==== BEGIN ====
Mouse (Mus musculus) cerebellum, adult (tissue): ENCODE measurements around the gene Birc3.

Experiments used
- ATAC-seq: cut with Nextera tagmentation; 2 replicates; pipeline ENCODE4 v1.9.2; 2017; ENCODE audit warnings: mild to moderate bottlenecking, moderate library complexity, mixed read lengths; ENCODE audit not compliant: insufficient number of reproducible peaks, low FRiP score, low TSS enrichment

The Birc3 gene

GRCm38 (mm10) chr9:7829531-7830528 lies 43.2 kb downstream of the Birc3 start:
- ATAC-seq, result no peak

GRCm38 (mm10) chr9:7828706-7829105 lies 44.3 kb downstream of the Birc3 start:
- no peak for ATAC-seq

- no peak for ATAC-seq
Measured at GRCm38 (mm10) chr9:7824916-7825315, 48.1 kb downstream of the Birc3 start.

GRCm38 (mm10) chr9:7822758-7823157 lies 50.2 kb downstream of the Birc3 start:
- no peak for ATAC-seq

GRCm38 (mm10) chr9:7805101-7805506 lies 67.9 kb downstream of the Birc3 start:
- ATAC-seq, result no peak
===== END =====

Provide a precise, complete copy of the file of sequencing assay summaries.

Mouse (Mus musculus) cerebellum, adult (tissue): ENCODE measurements around the gene Birc3.

Experiments used
- ATAC-seq: cut with Nextera tagmentation; 2 replicates; pipeline ENCODE4 v1.9.2; 2017; ENCODE audit warnings: mild to moderate bottlenecking, moderate library complexity, mixed read lengths; ENCODE audit not compliant: insufficient number of reproducible peaks, low FRiP score, low TSS enrichment

The Birc3 gene

GRCm38 (mm10) chr9:7829531-7830528 lies 43.2 kb downstream of the Birc3 start:
- ATAC-seq, result no peak

GRCm38 (mm10) chr9:7828706-7829105 lies 44.3 kb downstream of the Birc3 start:
- no peak for ATAC-seq

- no peak for ATAC-seq
Measured at GRCm38 (mm10) chr9:7824916-7825315, 48.1 kb downstream of the Birc3 start.

GRCm38 (mm10) chr9:7822758-7823157 lies 50.2 kb downstream of the Birc3 start:
- no peak for ATAC-seq

GRCm38 (mm10) chr9:7805101-7805506 lies 67.9 kb downstream of the Birc3 start:
- ATAC-seq, result no peak